Remnants | Director’s Note: Patrick Eakin Young
I started creating REMNANTS almost two years ago with a workshop at the Print Room investigating ghosts. I wanted to make a piece about memory and history, about the ways in which the past forces itself into the present, and the effect this haunting has on our lives.
I was born stepping out of the 20th and into the 21st Century and I have lived as much of my life on this side of the millennium as the other. Though I am at home in this new century, I feel deeply burdened by the one I have left behind. Growing up in Canada in the 1990s, I was privileged to be so far removed from the violence and traumas of the 20th Century, and yet I felt their deep vibrations beneath the surface of society. Though I had not experienced them, I felt that they had affected me nonetheless.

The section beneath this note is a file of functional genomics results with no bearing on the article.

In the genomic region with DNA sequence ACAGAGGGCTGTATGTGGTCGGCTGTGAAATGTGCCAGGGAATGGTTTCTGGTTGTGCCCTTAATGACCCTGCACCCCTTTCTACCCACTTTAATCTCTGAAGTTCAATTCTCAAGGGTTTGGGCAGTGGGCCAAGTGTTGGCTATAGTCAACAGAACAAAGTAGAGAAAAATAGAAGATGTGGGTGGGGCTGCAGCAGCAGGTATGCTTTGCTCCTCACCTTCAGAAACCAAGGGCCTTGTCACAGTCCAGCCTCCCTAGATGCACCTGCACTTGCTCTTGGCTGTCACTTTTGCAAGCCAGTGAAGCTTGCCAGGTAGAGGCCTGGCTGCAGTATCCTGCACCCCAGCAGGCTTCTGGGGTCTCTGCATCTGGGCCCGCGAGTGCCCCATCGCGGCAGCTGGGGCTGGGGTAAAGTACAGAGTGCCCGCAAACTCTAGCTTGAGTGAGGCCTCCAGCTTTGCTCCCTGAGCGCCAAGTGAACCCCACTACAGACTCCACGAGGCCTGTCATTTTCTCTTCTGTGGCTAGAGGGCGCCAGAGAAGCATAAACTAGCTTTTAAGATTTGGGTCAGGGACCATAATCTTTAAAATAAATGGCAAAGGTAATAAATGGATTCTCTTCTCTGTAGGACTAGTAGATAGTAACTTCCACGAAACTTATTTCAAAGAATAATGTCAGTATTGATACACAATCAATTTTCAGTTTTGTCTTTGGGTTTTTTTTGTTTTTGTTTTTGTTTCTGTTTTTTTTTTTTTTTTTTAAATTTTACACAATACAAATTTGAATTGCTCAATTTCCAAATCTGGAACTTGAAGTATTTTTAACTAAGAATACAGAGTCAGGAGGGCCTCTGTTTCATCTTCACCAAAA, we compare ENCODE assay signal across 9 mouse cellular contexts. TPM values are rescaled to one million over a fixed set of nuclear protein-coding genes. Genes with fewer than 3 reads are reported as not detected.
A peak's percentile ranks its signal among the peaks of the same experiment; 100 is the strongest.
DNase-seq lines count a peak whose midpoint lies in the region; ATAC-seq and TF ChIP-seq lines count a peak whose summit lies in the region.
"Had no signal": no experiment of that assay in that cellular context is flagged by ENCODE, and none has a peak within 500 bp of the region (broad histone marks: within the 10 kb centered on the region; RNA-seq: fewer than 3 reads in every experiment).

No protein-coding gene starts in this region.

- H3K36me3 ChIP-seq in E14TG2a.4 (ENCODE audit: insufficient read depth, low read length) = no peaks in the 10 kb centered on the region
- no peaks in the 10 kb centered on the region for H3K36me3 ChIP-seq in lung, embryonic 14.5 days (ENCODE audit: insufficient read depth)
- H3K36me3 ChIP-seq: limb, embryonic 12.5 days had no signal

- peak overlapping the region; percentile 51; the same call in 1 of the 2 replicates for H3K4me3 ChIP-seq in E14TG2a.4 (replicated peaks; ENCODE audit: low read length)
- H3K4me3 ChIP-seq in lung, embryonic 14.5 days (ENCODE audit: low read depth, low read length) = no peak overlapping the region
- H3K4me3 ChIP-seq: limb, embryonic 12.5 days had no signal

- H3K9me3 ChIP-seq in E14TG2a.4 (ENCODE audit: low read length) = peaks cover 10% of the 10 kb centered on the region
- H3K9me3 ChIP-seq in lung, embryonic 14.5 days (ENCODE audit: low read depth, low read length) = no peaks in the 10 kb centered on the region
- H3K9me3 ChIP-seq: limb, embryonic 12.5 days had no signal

When I found Courtney’s memoir, The Stone Fields, it immediately resonated with me. Through the lens of one family’s story, in one corner of Europe, I felt I could see the messy cycle of history, and how we come to inherit the trauma of the past. But the true appeal of the text was Courtney herself. As a North American, I understood her. Her idiom, her accent, and a part of her experience, were my own. What’s more, I sensed in her story a similar searching, a desire to uncover the source of these uninvited ghosts.
Telling stories was fundamental to Courtney’s family, and it became fundamental to this piece. Through hours of interviews, I entered into Courtney’s world, and encountered the characters from her history that she had inherited in a similar way from her father. Listening to the recordings I made with her, I felt drawn to the ellipses, the pauses and revisions in the text, the subtle ways in which things were unsaid. That is the space of music and dance; the place where memory, trauma, love and longing reside.
Patrick Eakin Young